St. Paul leaders say they’re still deciding the details of a proposed citywide minimum wage, but one big detail appears to be settled: St. Paul will have a $15 minimum wage.

The momentum comes from Mayor Melvin Carter, who said at a recent community listening session on the minimum wage that “Fifteen is just the headline” and the specifics still need to be figured out.

At the same time, activist groups are organizing rallies and flooding city meetings to push for a $15 minimum wage without exemptions.

“Everybody is pretty sure that $15 is going to pass,” said Fernando Nuñez, communications director for Centro de Trabajadores Unidos en la Lucha, one of the groups pushing for a wage hike in St. Paul.

The nonpartisan Citizens League, which the St. Paul Foundation brought on to study the potential effects of a citywide minimum wage, has convened a committee to discuss what the minimum wage should be, if any exemptions should be made, how tipped workers will be affected and how the increase should be phased in. They’re expected to make recommendations to the city by the end of the summer.

The committee could recommend an hourly wage other than $15, but it’s unlikely, said B Kyle, committee co-chair and president and CEO of the St. Paul Area Chamber of Commerce.

Meanwhile, listening sessions this summer will give members of the public an opportunity to learn about the minimum wage and share their opinions. Opponents of a municipal minimum wage say at this point they don’t expect public input to make much of a difference.

“The mayor has come out and said we’re going to $15, period,” said Cam Winton, director of labor management policy for the Minnesota Chamber of Commerce, which has fought the Minneapolis wage ordinance. “Why would anyone think there’s a genuine conversation to have when leadership has already said we’re going to $15?”

If the City Council passes a minimum wage ordinance this year, St. Paul will join Minneapolis and cities across the country, including San Francisco, Seattle and New York, that have done the same.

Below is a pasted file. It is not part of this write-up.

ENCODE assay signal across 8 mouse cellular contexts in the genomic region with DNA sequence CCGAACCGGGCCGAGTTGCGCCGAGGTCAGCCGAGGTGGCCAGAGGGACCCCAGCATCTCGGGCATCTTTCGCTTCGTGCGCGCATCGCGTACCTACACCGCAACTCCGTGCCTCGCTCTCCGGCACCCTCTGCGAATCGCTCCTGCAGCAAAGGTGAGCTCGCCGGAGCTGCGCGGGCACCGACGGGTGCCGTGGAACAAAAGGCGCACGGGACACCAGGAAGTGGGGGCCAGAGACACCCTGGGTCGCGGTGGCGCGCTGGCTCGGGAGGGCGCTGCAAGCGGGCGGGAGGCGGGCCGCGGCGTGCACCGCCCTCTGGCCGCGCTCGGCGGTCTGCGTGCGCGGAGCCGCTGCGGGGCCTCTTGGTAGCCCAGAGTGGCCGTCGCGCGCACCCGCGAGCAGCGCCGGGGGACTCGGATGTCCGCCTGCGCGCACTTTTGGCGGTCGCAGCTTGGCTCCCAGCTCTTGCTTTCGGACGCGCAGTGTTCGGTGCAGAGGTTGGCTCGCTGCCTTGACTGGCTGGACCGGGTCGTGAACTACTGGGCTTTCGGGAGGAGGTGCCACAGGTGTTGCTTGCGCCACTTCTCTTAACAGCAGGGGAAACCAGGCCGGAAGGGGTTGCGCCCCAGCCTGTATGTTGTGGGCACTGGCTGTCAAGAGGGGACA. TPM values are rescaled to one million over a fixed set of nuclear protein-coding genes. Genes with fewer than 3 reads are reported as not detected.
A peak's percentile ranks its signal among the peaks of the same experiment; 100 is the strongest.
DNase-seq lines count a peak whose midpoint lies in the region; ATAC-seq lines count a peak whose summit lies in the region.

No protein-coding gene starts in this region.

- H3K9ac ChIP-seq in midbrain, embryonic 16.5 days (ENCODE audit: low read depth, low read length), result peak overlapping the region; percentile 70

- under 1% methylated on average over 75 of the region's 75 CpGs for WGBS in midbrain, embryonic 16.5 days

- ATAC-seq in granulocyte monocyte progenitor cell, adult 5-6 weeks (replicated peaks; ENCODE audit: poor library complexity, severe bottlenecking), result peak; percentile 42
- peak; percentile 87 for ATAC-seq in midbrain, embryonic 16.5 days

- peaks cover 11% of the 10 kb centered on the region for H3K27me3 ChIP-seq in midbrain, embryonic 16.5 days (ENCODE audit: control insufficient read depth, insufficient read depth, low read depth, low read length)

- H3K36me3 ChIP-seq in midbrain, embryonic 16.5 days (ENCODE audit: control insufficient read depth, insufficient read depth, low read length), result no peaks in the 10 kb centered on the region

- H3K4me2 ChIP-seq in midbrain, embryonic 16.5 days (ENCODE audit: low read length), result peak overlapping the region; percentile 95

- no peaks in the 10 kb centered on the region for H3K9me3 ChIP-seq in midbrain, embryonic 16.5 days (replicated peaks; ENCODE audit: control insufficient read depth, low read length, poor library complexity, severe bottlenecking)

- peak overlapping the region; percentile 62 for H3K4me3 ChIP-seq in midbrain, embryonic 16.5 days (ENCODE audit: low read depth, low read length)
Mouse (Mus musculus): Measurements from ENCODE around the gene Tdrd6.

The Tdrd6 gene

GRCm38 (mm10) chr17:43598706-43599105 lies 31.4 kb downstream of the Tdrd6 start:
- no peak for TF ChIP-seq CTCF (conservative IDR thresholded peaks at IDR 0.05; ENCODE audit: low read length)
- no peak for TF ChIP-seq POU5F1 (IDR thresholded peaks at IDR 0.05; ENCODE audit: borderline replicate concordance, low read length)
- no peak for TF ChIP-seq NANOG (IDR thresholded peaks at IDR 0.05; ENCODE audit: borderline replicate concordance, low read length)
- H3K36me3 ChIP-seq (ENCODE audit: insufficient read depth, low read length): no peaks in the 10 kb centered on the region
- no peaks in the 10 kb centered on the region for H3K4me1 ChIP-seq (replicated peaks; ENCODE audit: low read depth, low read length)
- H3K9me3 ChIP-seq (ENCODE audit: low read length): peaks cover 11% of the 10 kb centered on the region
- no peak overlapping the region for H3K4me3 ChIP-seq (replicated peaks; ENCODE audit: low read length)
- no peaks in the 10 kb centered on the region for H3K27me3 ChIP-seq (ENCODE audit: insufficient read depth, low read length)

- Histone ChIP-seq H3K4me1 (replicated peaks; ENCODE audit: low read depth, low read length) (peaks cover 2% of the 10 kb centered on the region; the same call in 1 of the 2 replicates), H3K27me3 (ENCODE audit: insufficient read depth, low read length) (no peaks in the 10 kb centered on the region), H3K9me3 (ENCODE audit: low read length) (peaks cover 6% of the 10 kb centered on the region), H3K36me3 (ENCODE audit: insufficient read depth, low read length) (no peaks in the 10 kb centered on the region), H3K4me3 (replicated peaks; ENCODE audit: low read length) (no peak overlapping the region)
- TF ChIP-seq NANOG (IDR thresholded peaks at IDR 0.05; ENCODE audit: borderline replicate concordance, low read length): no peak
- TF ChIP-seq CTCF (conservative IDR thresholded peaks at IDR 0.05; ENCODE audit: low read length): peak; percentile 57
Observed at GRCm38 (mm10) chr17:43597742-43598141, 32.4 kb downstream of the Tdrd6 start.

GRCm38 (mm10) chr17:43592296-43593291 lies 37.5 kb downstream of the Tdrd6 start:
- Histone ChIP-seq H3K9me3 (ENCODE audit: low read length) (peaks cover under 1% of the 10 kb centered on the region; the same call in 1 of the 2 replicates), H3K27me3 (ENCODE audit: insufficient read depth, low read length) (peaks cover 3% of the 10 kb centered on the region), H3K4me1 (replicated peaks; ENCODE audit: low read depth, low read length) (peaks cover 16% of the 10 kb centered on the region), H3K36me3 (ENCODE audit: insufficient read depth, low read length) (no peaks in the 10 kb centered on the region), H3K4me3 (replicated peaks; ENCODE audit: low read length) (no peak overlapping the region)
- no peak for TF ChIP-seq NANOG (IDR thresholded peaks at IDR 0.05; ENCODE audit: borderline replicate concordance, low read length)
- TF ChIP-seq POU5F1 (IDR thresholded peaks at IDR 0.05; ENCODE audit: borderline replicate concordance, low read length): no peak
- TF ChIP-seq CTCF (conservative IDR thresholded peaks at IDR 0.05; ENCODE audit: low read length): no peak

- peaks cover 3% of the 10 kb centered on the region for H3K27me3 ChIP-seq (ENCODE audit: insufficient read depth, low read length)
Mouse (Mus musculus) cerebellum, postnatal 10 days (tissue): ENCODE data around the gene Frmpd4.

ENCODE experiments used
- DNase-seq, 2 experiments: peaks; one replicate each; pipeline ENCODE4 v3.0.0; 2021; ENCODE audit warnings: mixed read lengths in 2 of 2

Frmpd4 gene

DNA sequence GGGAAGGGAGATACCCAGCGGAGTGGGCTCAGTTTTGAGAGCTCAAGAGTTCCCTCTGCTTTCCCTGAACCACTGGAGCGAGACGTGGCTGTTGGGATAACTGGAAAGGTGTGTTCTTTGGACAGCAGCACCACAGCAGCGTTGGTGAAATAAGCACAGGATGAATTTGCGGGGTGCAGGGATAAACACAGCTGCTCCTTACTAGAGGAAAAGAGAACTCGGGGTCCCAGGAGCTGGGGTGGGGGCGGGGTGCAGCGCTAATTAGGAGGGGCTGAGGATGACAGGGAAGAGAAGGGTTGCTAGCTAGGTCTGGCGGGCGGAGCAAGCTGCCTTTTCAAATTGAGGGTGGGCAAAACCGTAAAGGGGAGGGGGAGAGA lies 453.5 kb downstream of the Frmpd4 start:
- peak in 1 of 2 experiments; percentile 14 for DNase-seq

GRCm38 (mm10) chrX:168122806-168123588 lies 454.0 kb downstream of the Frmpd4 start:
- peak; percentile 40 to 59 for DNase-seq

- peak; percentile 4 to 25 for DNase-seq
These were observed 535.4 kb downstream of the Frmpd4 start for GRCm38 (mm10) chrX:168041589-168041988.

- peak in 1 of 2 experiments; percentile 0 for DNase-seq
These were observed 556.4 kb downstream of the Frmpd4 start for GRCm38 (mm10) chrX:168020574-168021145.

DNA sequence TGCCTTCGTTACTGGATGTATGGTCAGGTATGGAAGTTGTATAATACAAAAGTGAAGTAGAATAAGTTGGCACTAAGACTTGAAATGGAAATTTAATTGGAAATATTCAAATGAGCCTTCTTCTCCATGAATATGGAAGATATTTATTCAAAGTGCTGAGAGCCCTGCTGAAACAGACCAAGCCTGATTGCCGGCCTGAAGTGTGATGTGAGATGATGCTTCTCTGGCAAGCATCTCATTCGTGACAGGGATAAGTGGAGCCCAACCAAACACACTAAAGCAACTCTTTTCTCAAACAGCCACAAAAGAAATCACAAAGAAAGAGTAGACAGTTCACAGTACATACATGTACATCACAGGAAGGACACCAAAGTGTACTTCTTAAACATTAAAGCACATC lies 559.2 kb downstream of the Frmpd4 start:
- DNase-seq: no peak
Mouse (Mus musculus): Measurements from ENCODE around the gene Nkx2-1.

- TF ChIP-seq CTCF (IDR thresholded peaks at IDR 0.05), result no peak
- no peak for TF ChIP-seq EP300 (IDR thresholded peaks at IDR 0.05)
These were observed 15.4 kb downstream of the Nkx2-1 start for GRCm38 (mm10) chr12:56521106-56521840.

The “Fight for 15” movement dates to 2012, when community organizers based in Brooklyn, N.Y., spearheaded a fast food workers’ strike to demand higher wages.

Jonathan Westin, executive director at New York Communities for Change and a St. Paul native, said the idea of a $15 minimum wage came out of a series of meetings with workers. It turned into a “rallying cry,” he said.

“People kind of landed on $15 because that’s the bare minimum they would need to get by — something like $10 just wouldn’t even cut it,” Westin said.

As Fight for 15 spread to other cities, the strategy of rallying outside City Halls and fast food restaurants spread, too.

“We’re not just appealing to a lobbying strategy to try and ask a political official to do something,” said Ginger Jentzen, who was a key player in the 15Now effort in Minneapolis and is now organizing in St. Paul. “We’re actually demanding it through protests and actions and organizing in a way that makes it impossible for them to turn anywhere but toward the movement.”

On Wednesday afternoon, about 50 women from several states marched to the Minnesota Restaurant Association offices in St. Paul to demonstrate against a possible exemption for tipped workers in the minimum wage policy. They carried a white banner with “Working women demand dignity” painted in red, and held signs reading “One Fair Wage Minnesota” and “No tip penalty.”

“I’m so thankful that you guys are out here today, because this is what it takes,” Shirley Henderson, a small-business owner from Seattle, told the group through a megaphone.

Cities that have passed a $15 minimum wage are phasing in the increase over time and indexing for inflation. In Minneapolis, all workers will reach a $15 hourly wage — plus any increases due to inflation — by July 1, 2024.

Though the Twin Cities branch of the Fight for 15 movement has remained steadfast in its push for citywide minimum wages, organizers and workers acknowledge that even $15 an hour is tough to live on.

A recent report from the National Low Income Housing Coalition found that a worker would have to earn $18.82 an hour to afford a two-bedroom rental in Minnesota.

Data from the Minnesota Department of Employment and Economic Development show that in Ramsey County, where St. Paul accounts for most of the population, a single person without children would need to earn more than $16 an hour to cover the cost of living.

Maria Vasquez lives in St. Paul and works both as a personal care assistant and at a Target store in order to support herself and also send money to her son, who was deported to Mexico.

Vasquez spoke in support of a citywide minimum wage at a June 11 demonstration outside St. Paul City Hall. Fifteen people were arrested that day — a planned allusion to the $15 minimum wage — after blocking the intersection of Kellogg Boulevard and Wabasha Street.

In an interview, Vasquez said that a $15 minimum wage is far better than the $10 an hour she’s earning now.

“It’s not enough,” she said in Spanish. “But it’s good.”